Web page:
Oh, little do we suspect how much one evil is sent to prevent another and a greater! When our purposes are frustrated, our plans reversed, our hopes disappointed; or, when some sudden, distressing calamity overtakes us, then we begin to exclaim, "This is against me." Oh, could we see, as our Father does, the end from the beginning, could we unravel that mysterious web, decipher the meaning of that unlooked-for trial, unfold the blessing veiled and shaded in that somber cloud- in a word, could we see from what calamity we were saved, from what temptation we were shielded, from what sin we had been kept, from what fatal injury to our happiness and usefulness we have been preserved, we should bless God for the hedge, nor think the discipline too severe, or the mode too painful by which hopes, now crushed, would spring again into brighter bloom, in sweeter and undying fragrance. "Light is sown for the righteous; and gladness for the upright in heart."
Be cautious, then, of coming to rash hasty conclusions as to God's dealings. "I said in my haste," says David. It is the dictate of true wisdom and of sound faith, patiently to wait until God explains His own providences. This He will do in His good time. "God is His own interpreter, and He will make it plain."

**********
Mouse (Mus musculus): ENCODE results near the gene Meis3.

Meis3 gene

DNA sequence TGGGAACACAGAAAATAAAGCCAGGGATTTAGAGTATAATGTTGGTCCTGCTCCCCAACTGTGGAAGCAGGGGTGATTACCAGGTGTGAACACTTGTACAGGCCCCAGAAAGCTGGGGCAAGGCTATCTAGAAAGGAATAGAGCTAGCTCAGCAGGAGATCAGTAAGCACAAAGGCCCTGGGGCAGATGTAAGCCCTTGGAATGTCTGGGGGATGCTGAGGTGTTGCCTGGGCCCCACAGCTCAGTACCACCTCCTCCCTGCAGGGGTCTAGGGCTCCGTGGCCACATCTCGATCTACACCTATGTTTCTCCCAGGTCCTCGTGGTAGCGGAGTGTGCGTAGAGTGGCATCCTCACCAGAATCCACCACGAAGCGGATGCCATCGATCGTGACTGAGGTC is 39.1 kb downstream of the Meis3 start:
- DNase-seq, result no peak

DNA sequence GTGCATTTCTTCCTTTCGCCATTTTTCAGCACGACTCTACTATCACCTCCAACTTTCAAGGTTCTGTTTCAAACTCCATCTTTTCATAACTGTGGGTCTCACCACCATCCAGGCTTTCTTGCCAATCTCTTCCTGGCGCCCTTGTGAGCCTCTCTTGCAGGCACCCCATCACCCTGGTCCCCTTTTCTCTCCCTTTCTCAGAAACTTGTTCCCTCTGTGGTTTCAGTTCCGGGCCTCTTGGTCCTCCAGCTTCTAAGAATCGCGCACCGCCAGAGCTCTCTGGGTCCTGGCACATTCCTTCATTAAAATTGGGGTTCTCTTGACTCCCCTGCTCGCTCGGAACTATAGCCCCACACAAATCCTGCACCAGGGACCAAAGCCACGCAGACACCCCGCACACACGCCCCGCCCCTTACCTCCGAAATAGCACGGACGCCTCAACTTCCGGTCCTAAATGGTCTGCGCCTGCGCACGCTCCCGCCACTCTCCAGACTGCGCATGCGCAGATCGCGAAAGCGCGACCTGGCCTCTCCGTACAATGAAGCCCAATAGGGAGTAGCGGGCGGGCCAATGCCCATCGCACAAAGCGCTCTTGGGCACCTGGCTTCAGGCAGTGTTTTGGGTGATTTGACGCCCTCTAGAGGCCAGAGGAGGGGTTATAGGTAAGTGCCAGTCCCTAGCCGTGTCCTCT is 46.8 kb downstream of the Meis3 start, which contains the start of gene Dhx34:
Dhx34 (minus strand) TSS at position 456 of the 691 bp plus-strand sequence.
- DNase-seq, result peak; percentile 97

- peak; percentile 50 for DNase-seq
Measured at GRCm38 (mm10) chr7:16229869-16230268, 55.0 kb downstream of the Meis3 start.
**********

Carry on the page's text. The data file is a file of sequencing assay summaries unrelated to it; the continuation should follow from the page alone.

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"Seek ye the LORD while he may be found, call ye upon him while he is near: For my thoughts are not your thoughts, neither are your ways my ways, saith the LORD. For as the heavens are higher than the earth, so are my ways higher than your ways, and my thoughts than your thoughts. For as the rain cometh down, and the snow from heaven, and returneth not thither, but watereth the earth, and maketh it bring forth and bud, that it may give seed to the sower, and bread to the eater: So shall my word be that goeth forth out of my mouth: it shall not return unto me void, but it shall accomplish that which I please, and it shall prosper in the thing whereto I sent it."
Isaiah 55:6,8-1